We’ve all experienced those hellish train journeys – packed into the carriage like sardines when suddenly a screaming infant erupts like Vesuvius behind us. Why is it that human screams are so good at grabbing our attention?
One possible explanation, published this week by neuroscientists from New York University, is that human screams have a unique property that not only activates the auditory regions of the brain but also the areas associated with fear.
“If you ask a person on the street what’s special about screams, they’ll say that they’re loud or have a higher pitch,” says David Poeppel, professor of psychology and neural science at NYU. “But there’s lots of stuff that’s loud and there’s lots of stuff that’s high pitched, so you’d want a scream to be genuinely useful in a communicative context.”
Using screams from YouTube videos, films and volunteer screamers, the researchers found that the volume of a scream fluctuates very rapidly in a particular range of the audible spectrum that wasn’t previously thought to be important for communication.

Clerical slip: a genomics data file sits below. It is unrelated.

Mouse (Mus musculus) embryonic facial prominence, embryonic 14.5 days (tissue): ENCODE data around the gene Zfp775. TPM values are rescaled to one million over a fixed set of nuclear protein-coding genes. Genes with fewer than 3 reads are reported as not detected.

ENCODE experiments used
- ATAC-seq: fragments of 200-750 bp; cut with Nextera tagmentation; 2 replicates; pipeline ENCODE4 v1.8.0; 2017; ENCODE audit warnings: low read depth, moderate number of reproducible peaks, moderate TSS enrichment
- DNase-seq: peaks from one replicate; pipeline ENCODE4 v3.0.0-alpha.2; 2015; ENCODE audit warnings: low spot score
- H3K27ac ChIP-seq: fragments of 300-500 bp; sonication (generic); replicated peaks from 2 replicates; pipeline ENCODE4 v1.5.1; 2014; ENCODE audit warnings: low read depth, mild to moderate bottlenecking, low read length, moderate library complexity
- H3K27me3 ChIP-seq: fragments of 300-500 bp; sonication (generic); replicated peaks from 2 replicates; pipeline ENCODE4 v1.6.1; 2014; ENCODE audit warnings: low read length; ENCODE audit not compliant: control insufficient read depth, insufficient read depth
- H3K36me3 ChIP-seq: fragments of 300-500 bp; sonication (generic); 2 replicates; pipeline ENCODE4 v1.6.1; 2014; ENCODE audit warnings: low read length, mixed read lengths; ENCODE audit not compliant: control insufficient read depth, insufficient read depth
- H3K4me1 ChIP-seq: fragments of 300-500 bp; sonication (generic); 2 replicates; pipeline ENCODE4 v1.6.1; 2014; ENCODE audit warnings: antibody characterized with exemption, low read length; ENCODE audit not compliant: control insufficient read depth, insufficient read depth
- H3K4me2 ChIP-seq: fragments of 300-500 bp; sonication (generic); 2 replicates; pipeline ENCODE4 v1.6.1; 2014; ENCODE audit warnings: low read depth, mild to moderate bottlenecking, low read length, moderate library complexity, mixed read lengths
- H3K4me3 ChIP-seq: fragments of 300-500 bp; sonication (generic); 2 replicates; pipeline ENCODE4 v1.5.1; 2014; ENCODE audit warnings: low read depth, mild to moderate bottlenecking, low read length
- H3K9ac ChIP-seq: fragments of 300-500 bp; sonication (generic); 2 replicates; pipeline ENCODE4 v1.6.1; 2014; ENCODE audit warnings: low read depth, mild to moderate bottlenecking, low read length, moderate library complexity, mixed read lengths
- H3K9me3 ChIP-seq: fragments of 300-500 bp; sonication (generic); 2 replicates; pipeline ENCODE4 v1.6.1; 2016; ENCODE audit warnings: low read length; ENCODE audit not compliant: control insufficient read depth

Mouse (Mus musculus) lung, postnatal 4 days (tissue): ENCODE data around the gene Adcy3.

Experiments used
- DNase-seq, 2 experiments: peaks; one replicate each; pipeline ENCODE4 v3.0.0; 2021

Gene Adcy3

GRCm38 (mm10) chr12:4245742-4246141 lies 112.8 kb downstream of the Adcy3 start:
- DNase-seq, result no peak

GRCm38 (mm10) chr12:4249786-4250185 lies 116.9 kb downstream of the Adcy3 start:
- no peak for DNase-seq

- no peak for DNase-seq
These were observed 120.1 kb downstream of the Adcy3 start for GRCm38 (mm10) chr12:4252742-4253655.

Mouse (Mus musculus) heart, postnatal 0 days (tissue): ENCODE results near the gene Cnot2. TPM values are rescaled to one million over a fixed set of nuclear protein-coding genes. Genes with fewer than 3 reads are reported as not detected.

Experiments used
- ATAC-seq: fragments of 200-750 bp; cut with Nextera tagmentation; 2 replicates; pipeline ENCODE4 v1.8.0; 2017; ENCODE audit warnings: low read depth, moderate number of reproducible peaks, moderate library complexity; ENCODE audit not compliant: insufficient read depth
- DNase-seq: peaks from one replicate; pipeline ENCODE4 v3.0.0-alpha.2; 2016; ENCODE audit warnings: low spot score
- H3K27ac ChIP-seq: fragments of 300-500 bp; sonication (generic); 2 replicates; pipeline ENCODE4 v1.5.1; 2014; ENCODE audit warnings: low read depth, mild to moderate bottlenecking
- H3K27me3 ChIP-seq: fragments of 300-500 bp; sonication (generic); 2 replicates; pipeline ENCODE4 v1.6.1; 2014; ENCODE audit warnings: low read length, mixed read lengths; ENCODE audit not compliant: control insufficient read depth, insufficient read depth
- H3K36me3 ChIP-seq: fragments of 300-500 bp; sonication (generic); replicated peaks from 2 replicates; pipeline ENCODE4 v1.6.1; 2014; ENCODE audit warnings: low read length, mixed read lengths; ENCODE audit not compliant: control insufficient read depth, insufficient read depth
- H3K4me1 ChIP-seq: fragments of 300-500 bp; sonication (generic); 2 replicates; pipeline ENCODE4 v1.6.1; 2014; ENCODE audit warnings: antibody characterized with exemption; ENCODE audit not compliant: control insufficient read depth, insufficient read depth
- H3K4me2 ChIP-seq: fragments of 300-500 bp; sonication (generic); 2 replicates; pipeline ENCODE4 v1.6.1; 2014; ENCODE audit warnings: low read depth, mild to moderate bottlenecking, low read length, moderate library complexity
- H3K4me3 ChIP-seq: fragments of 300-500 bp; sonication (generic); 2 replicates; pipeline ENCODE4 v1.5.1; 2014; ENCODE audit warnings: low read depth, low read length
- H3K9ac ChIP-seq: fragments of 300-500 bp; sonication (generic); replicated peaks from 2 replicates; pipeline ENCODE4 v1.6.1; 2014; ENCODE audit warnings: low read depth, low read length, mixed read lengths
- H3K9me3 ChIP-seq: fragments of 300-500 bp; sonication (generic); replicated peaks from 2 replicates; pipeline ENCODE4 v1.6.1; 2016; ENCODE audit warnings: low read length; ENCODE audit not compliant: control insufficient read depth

“We found that screams occupy a reserved chunk of the auditory spectrum, but we wanted to go through a whole bunch of sounds to verify that this area is unique to screams,” says Poeppel. “In a series of experiments, we saw [that] this observation remained true when we compared screaming to singing and speaking, even across different languages.”
Interestingly, alarm signals such as car and house alarms also contain the auditory region set aside for screams. What both noises have in common is a property called roughness, which refers to how quickly a sound changes in loudness. Speech tends to differ in loudness by only 1Hz, whereas screams and alarms can fluctuate rapidly (between 30 and 150Hz). When subjects were asked to judge how frightening various screams were, those with the highest roughness were rated as the most terrifying.
The researchers also monitored the brain activity of subjects listening to screams, using a technique called functional magnetic resonance imaging (fMRI). The participants were found to display increased brain activity in the amygdala, the region of the brain involved with emotion and processing fear.
So that’s something to bear in mind the next time you’re cowering behind a cushion in front of a horror film…
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